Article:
When I posted my most recent CR column on Facebook, two friends asserted that I was "brave." This reminded me of the time I mentioned the right to life during a "Classics of Christian Spirituality" lecture, and a male classmate muttered the same thing to me after class. At first I had no idea what he was talking about, but he explained that there had been middle-aged women tutting and sighing at the back of the classroom. However, my thought was that if you can't express pro-life sentiments in a Roman Catholic theology school, where CAN you express them?
The same goes for defending Catholic doctrine on the sacraments in a Catholic newspaper and there comparing our modern laissez-faire attitude regarding sexual sin with the beliefs of the Fatima seers. You would not think that this would shock the Catholic readership, but lo. I have been sneered at on Facebook by someone who feels I have "skipped over Jesus" to focus on "visions and sin." Whoa. Is that how we talk about Fatima now?
Naturally I clicked on my critic's name and discovered that he is a recently retired schoolteacher who is very interested in a number of causes associated with the left. This amuses me, as this stalwart of social justice referred to me as a "lady columnist." Not a columnist, mind you, but a LADY columnist. You know, a conservative or traditionalist Catholic would think twice about using the expression "lady columnist", for fear of being thought sexist.
The feminist revolution swiftly followed the sexual revolution for a reason. I suspect this reason is that men drawn to left-wing causes treated women so much worse than ordinary conservative men who wanted to get married and have kids that women figured that they had nothing left to lose.
Anyway, I suppose "lady columnist" is a relatively minor insult although it certainly grabbed my attention. Of all the aspects of my writing--and I have been writing a biweekly column in that paper for nine years--why focus on my sex?
Is it still unusual for a woman to be a columnist? You would think not, but apparently only 10%-20% of opinion pieces in "legacy" newspapers are women. This rises to 33% in "new media outlets." There are various theories as to why this is so. I once read somewhere that women don't like putting ourselves out where other people will criticize us. That I can believe. My career more-or-less began with a spirited review of a tome of feminist theology I really hated, and the (female) writer went berserk.
Of course, the reader may have focused on my sex because the column features a (relatively) pretty, nine-years-out-of-date photograph and he's a guy. Maybe not a very intellectual guy because if I were a guy, and I were uncomfortable with something I had written, I would call me a "reactionary" or a "spiritual terrorist who wants to drag us back to the days of dread of God and fear of hell." But on the other hand, what do I know? If I were a guy, I might focus on the pretty photo.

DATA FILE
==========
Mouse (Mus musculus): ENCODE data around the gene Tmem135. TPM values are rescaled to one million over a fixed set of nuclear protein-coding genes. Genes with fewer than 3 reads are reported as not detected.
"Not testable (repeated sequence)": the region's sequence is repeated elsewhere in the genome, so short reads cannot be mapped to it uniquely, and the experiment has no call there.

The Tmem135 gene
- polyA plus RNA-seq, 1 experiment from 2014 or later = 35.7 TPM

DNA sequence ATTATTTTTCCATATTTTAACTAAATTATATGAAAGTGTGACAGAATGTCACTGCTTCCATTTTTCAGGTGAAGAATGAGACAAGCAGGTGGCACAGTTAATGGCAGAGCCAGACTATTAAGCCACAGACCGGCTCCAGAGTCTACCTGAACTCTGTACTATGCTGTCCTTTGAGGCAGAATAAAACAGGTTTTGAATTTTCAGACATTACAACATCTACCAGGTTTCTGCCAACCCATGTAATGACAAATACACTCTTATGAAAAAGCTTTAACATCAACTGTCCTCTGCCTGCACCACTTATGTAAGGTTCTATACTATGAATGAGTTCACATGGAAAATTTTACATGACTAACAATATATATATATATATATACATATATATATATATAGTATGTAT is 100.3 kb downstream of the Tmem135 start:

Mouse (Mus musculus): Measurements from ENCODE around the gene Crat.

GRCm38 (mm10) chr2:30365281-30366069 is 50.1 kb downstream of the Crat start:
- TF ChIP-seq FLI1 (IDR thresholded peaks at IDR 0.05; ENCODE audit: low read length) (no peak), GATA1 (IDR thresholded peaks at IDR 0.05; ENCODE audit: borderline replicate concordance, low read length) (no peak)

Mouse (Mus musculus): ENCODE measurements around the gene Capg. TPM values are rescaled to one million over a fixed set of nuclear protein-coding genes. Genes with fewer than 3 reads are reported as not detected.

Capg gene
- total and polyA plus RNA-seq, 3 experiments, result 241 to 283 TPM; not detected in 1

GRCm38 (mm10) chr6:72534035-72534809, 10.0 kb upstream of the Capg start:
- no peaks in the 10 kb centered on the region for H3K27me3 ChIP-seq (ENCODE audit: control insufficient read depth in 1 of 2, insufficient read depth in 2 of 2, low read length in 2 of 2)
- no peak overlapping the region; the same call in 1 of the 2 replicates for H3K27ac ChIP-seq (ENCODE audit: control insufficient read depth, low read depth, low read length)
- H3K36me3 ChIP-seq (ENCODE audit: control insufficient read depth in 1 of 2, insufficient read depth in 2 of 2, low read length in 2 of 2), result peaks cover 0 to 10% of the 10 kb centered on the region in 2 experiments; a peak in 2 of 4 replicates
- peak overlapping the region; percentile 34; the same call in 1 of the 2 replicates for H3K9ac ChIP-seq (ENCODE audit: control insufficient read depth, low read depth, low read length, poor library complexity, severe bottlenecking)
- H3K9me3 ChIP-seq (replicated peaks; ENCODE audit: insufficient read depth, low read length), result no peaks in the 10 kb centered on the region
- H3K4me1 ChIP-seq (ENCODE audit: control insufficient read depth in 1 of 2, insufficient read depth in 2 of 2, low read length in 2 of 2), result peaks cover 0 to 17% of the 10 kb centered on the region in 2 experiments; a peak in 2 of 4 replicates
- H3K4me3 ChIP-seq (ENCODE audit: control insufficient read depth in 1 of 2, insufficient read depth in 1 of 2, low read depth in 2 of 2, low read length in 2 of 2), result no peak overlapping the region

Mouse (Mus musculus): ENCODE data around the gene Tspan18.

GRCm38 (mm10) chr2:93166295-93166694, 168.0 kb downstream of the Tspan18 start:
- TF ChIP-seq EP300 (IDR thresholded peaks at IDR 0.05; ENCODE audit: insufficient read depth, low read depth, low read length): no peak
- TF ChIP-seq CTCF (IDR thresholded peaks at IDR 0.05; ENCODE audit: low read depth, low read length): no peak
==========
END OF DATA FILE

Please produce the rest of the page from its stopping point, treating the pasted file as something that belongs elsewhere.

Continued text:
Not that I am anywhere near the Martha Gellhorn class, but I am reminded of what an amazing journalist she was and how now mostly she is remembered for being Hemingway's third wife. I was thinking about her--and other female war correspondents--when I forced myself to wriggle through thousands of Polish nationalists to confront the one carrying an American flag. As a matter of fact, if you're going to be a foreigner at a right-wing Polish rally, it's a good idea to be female because Poland, for good and ill, is still a chivalrous country. Being a young and pretty female would be ideal, but if you can't swing that, female is enough.
All the same, I was terribly frightened until I faced the chap with the American baseball cap and the American flag and saw that he was, if anything, even more afraid of me. Some tense situation had broken out around him, and so I wriggled back to my de facto bodyguard instead of smiling brightly and asking "Amerykański?" Thinking about this adventure makes me feel better about being called a "lady columnist" although I wouldn't say I am a tower of physical courage. For one thing, I'm too chicken to learn how to drive. For another, I'd never try to get a story out of makeshift migrant camp in France.